Zoom Mexico GRAPOS Altura Specialty Coffee by Press Coffee Roasters
Zoom Mexico GRAPOS Altura Specialty Coffee by Press Coffee Roasters | Front View
Zoom Mexico GRAPOS Altura
Zoom Mexico GRAPOS Altura

Mexico GRAPOS Altura

cantaloupemilk chocolatebaking spice
$19.00

This offering from GRAPOS is a much more fruit forward cup than we've seen out of Chiapas recently. When first brewed these notes lean towards berry and apple with Milk Chocolate, but as it cools it develops into wonderfully sweet cantaloupe note, and on the finish you'll taste a pleasant baking spice.

GRAPOS or Grupo de Asesores de Producción Orgánica y Sustentable S.C. is a group of coffee producers in the state of Chiapas in the southern Mexico in an area that borders Triunfo Biosphere Reserve. Located in the highlands and plateaus of the Chiapas region, Mexico, this region is almost entirely forested and includes the beautiful, bio-diverse Lacondón rain forest in the east. 

GRAPOS was formed in 2007 and consisted of 90 member farmers. The group now includes over 3,000 member farmers and covers an area including the micro-regions of Soconusco, Siltepec, Porvenir and Tapachula within Chiapas. Coffee from GRAPOS is cultivated on approximately 5,560 hectares and has an altitude range of 1200 – 1500 masl. The harvest season is from November to March.

Members of GRAPOS are mainly smallholder farmers with an average of 3 hectares of land.

There are multiple coffee varieties grown including Bourbon, Caturra, Catuaí, and Typica. On average the coffee trees are 10 – 20 years old and annual production is equivalent to 0.5 metric tons (MT) of green coffee.

GRAPOS is certified Fair Trade and Organic. Additionally, they provide essential services to its members including access to finance, technical assistance and community development programs. Other economic activities of the group include mainly agriculture production of banana, squash, corn, black beans, cocoa and rambutan (a tropical tree that produces fruit of the same name). Members and their families also make handmade textiles for additional sources of income.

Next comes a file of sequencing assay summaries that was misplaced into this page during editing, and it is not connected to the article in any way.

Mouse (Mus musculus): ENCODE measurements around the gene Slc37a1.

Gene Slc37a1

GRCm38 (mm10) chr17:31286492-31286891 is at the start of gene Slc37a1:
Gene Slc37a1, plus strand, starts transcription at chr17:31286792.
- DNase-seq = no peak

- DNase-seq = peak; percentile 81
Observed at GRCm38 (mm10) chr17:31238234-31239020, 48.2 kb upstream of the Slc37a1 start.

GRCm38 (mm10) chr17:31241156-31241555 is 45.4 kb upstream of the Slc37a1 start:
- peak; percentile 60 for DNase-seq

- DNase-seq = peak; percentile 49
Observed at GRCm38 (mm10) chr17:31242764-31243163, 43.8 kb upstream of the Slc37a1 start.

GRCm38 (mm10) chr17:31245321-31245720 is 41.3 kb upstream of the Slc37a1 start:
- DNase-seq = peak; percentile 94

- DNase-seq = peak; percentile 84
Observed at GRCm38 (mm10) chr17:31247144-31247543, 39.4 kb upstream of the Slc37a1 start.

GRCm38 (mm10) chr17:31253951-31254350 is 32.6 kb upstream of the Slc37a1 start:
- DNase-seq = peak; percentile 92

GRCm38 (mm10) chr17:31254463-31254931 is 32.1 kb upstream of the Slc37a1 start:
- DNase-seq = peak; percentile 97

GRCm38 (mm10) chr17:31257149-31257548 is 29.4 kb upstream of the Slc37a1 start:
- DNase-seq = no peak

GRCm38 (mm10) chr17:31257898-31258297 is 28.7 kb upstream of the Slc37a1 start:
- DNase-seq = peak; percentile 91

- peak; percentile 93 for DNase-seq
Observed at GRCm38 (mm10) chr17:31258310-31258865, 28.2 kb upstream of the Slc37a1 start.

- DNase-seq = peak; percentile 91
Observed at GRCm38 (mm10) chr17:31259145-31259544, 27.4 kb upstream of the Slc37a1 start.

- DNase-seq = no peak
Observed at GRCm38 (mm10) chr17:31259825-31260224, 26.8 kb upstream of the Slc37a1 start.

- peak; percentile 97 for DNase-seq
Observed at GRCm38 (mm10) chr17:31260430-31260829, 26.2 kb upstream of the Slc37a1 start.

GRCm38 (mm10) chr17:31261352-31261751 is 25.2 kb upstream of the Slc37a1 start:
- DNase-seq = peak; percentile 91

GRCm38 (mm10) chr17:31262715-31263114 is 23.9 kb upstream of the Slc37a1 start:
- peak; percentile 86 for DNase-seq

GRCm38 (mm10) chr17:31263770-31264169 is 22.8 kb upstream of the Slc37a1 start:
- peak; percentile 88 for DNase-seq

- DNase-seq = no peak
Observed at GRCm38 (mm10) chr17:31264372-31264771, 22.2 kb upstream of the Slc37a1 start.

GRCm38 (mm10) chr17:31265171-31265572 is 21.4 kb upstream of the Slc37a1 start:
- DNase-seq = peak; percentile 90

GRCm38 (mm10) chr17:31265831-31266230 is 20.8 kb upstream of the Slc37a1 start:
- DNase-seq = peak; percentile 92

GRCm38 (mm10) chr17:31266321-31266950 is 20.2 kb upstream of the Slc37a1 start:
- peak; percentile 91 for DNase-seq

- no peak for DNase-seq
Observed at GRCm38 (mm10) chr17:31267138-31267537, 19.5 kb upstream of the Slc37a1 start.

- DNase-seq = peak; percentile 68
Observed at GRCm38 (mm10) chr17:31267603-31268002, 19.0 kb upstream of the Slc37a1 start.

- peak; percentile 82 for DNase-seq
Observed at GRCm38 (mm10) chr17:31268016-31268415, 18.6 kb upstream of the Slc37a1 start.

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Farm: GRAPOS (Grupo de Asesores de Produccion Organica y Sustenable)
Region: Chiapas, Mexico
Process: Washed
Variety: Bourbon, Caturra, Catuai, Typica
Elevation: 1200-1500 masl
Certification: Fair Trade, Organic
This offering from GRAPOS is a much more fruit forward cup than we've seen out of Chiapas recently. When first brewed these notes lean towards berry and apple with Milk Chocolate, but as it cools it develops into wonderfully sweet cantaloupe note, and on the finish you'll taste a pleasant baking spice.

GRAPOS or Grupo de Asesores de Producción Orgánica y Sustentable S.C. is a group of coffee producers in the state of Chiapas in the southern Mexico in an area that borders Triunfo Biosphere Reserve. Located in the highlands and plateaus of the Chiapas region, Mexico, this region is almost entirely forested and includes the beautiful, bio-diverse Lacondón rain forest in the east.

GRAPOS was formed in 2007 and consisted of 90 member farmers. The group now includes over 3,000 member farmers and covers an area including the micro-regions of Soconusco, Siltepec, Porvenir and Tapachula within Chiapas. Coffee from GRAPOS is cultivated on approximately 5,560 hectares and has an altitude range of 1200 – 1500 masl. The harvest season is from November to March.

Members of GRAPOS are mainly smallholder farmers with an average of 3 hectares of land.

There are multiple coffee varieties grown including Bourbon, Caturra, Catuaí, and Typica. On average the coffee trees are 10 – 20 years old and annual production is equivalent to 0.5 metric tons (MT) of green coffee.

GRAPOS is certified Fair Trade and Organic. Additionally, they provide essential services to its members including access to finance, technical assistance and community development programs. Other economic activities of the group include mainly agriculture production of banana, squash, corn, black beans, cocoa and rambutan (a tropical tree that produces fruit of the same name). Members and their families also make handmade textiles for additional sources of income.